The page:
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Adding $0$ to any number always results in the number itself.

$a+0=a$

Because of this, $0$ is called the Additive Identity.

Consider a number $a.$ By the Reflexive Property of Equality, $a$ is equal to itself.

$a=a $

Let $b$ be another number. If $b$ is added to and subtracted from the left-hand side of the above equation, the equality still holds true.
$a=a⇔a+b−b=a $

Finally, $b−b$ is equal to $0.$
$a+b−b=a⇔a+0=a✓ $

It has been shown that $a+0=a.$ By the Commutative Property of Addition, $0+a$ is also equal to $a.$
Any number multiplied by $1$ is equal to the number itself.

$a⋅1=a$

Because of this, the number $1$ is called the Multiplicative Identity.

Consider a number $a.$ By the definition of multiplication, $a$ multiplied by another number $n$ can be written as $n$ times the addition of $a.$

$a⋅n=ntimesa+a+…+a $

If $n=1,$ the sum has only one term.
$a⋅1=1timea $

Therefore, $a⋅1$ is equal to $a.$ Also, by the Commutative Property of Multiplication, $1⋅a=a.$ For any angle $θ,$ the following trigonometric identities hold true.

$sin_{2}θ+cos_{2}θ=1$

$1+tan_{2}θ=sec_{2}θ$

$1+cot_{2}θ=csc_{2}θ$

Consider a right triangle with a hypotenuse of $1.$

Since $cosθ$ represents a side length, it is **not** $0.$ Therefore, by diving both sides of the above equation by $cos_{2}θ,$ the second identity can be obtained.
The second identity was obtained.
Since $sinθ$ represents a side length, it is **not** $0.$ Therefore, by dividing both sides of $sin_{2}θ+cos_{2}θ=1$ by $sin_{2}θ,$ the third identity can be proven.
Finally, the third identity was obtained.

By recalling the sine and cosine ratios, the lengths of the opposite and adjacent sides to $∠θ$ can be expressed in terms of the angle.

Definition | Substitute | Simplify | |
---|---|---|---|

$sinθ$ | $HypotenuseLength ofoppositeside to∠θ $ | $1opp $ | $opp$ |

$cosθ$ | $HypotenuseLength ofadjacentside to∠θ $ | $1adj $ | $adj$ |

It can be seen that if the hypotenuse of a right triangle is $1,$ the sine of an acute angle is equal to the length of its opposite side. Similarly, the cosine of the angle is equal to the length of its adjacent side.

By the Pythagorean Theorem, the sum of the squares of the legs of a right triangle is equal to the square of the hypotenuse. Therefore, for the above triangle, the sum of the squares of $sinθ$ and $cosθ$ is equal to the square of $1.$

$sin_{2}θ+cos_{2}θ⇓sin_{2}θ+cos_{2}θ =1_{2}=1 $

$sin_{2}θ+cos_{2}θ=1$

DivEqn

$LHS/cos_{2}θ=RHS/cos_{2}θ$

$cos_{2}θsin_{2}θ+cos_{2}θ =cos_{2}θ1 $

Simplify

WriteSumFrac

Write as a sum of fractions

$cos_{2}θsin_{2}θ +cos_{2}θcos_{2}θ =cos_{2}θ1 $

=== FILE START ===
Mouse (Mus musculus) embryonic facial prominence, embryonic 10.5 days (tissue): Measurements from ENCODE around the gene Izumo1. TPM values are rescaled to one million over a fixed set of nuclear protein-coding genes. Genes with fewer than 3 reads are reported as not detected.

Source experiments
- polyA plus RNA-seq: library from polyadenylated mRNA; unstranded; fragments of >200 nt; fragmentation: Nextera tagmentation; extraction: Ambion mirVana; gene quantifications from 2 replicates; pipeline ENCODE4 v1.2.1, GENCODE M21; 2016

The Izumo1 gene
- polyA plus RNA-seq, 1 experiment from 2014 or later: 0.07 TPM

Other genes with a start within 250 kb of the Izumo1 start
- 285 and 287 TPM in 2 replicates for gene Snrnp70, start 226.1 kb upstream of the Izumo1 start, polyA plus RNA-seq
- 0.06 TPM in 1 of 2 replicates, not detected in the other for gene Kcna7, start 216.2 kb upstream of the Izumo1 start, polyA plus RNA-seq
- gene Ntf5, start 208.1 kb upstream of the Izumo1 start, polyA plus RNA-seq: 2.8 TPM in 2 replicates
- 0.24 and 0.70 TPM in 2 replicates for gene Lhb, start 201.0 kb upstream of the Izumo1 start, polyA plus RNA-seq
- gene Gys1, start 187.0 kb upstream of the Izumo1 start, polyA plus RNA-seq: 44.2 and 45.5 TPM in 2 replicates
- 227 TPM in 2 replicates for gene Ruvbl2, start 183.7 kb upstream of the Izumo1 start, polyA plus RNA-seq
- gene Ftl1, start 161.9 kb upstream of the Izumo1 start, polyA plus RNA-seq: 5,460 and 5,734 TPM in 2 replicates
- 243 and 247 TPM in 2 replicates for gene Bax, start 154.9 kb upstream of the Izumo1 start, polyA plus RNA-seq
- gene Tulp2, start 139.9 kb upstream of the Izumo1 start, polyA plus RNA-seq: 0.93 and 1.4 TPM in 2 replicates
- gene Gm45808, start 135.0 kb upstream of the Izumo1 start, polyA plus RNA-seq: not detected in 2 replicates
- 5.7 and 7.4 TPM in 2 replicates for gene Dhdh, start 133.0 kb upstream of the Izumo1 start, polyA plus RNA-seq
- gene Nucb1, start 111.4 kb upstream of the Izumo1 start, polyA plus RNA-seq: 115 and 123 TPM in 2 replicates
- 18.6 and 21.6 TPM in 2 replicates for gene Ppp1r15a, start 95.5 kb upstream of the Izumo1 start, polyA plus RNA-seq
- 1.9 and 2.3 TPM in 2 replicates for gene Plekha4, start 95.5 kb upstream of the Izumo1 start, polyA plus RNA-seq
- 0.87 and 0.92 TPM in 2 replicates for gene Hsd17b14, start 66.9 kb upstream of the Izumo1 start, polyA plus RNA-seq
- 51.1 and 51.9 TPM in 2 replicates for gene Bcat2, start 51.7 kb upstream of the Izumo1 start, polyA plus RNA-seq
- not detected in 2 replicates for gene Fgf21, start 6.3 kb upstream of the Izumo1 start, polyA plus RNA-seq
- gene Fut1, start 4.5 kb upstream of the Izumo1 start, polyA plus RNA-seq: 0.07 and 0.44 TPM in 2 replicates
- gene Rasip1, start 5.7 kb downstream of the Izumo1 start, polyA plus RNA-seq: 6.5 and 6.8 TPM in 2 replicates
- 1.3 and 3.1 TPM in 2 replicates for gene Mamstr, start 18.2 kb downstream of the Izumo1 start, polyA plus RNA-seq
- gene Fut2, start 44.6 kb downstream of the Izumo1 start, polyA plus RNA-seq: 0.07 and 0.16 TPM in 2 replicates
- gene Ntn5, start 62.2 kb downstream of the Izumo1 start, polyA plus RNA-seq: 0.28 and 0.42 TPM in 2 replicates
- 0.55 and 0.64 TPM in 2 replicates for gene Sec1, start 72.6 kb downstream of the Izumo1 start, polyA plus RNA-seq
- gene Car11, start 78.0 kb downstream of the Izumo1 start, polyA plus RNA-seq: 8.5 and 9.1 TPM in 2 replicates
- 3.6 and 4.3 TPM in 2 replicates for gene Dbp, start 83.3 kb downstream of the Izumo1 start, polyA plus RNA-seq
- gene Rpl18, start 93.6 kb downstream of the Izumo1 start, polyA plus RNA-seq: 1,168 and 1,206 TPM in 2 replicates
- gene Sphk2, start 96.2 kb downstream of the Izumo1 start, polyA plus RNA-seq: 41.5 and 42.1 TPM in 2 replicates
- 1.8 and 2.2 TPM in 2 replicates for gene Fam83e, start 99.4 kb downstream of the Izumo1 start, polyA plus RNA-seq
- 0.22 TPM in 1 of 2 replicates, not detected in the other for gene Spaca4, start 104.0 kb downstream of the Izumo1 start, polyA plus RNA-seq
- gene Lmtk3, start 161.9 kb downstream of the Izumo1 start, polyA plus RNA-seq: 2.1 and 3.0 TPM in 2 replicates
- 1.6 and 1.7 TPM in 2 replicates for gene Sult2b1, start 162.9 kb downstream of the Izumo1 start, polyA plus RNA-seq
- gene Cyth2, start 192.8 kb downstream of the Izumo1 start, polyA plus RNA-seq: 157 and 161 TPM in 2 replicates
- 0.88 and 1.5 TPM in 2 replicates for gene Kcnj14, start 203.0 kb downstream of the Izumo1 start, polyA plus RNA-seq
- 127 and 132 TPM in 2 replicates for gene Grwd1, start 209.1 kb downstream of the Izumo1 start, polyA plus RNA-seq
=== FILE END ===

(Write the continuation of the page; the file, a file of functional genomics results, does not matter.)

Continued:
QuotOne

$aa =1$

$cos_{2}θsin_{2}θ +1=cos_{2}θ1 $

WritePow

Write as a power

$cos_{2}θsin_{2}θ +1=cos_{2}θ1_{2} $

$b_{m}a_{m} =(ba )_{m}$

$(cosθsinθ )_{2}+1=(cosθ1 )_{2}$

$cosθsinθ =tanθ$

$tan_{2}θ+1=(cosθ1 )_{2}$

$cosθ1 =secθ$

$tan_{2}θ+1=sec_{2}θ$

CommutativePropAdd

Commutative Property of Addition

$1+tan_{2}θ=sec_{2}θ$

$1+tan_{2}θ=sec_{2}θ$

$sin_{2}θ+cos_{2}θ=1$

DivEqn

$LHS/sin_{2}θ=RHS/sin_{2}θ$

$sin_{2}θsin_{2}θ+cos_{2}θ =sin_{2}θ1 $

Simplify

WriteSumFrac

Write as a sum of fractions

$sin_{2}θsin_{2}θ +sin_{2}θcos_{2}θ =sin_{2}θ1 $

QuotOne

$aa =1$

$1+sin_{2}θcos_{2}θ =sin_{2}θ1 $

WritePow

Write as a power

$1+sin_{2}θcos_{2}θ =sin_{2}θ1_{2} $

$b_{m}a_{m} =(ba )_{m}$

$1+(sinθcosθ )_{2}=(sinθ1 )_{2}$

$sinθcosθ =cotθ$

$1+cot_{2}θ=(sinθ1 )_{2}$

$sinθ1 =cscθ$

$1+cot_{2}θ=csc_{2}θ$

$1+cot_{2}θ=csc_{2}θ$

The first identity can be shown using the unit circle and the Pythagorean Theorem. Consider a point $(x,y)$ on the unit circle in the first quadrant, corresponding to the angle $θ.$ A right triangle can be constructed with $θ.$

By the Pythagorean Theorem, the sum of the squares of $x$ and $y$ equals $1.$$x_{2}+y_{2}=1 $

In fact, this is true not only for points in the first quadrant, but for $cos_{2}θ+sin_{2}θ=1$

When a binomial is squared, the resulting expression is a perfect square trinomial.

$(a+b)_{2}=a_{2}+2ab+b_{2}(a−b)_{2}=a_{2}−2ab+b_{2}$

For simplicity, depending on the sign of the binomial, these two identities can be expressed as one.

$(a±b)_{2}=a_{2}±2ab+b_{2}$

This rule will be first proven for $(a+b)_{2}$ and then for $(a−b)_{2}.$

$(a+b)_{2}$

PowToProdTwoFac

$a_{2}=a⋅a$

$(a+b)(a+b)$

Multiply parentheses

Distr

Distribute $(a+b)$

$a(a+b)+b(a+b)$

Distr

Distribute $a$

$a_{2}+ab+b(a+b)$

Distr

Distribute $b$

$a_{2}+ab+ba+b_{2}$

CommutativePropMult

Commutative Property of Multiplication

$a_{2}+ab+ab+b_{2}$

AddTerms

Add terms

$a_{2}+2ab+b_{2}$

$(a+b)_{2}$

PowToProdTwoFac

$a_{2}=a⋅a$

$(a−b)(a−b)$

Multiply parentheses

Distr

Distribute $(a−b)$

$a(a−b)−b(a−b)$

Distr

Distribute $a$

$a_{2}−ab−b(a−b)$

Distr

Distribute $-b$

$a_{2}−ab−ba+b_{2}$

CommutativePropMult

Commutative Property of Multiplication

$a_{2}−ab−ab+b_{2}$

SubTerms

Subtract terms

$a_{2}−2ab+b_{2}$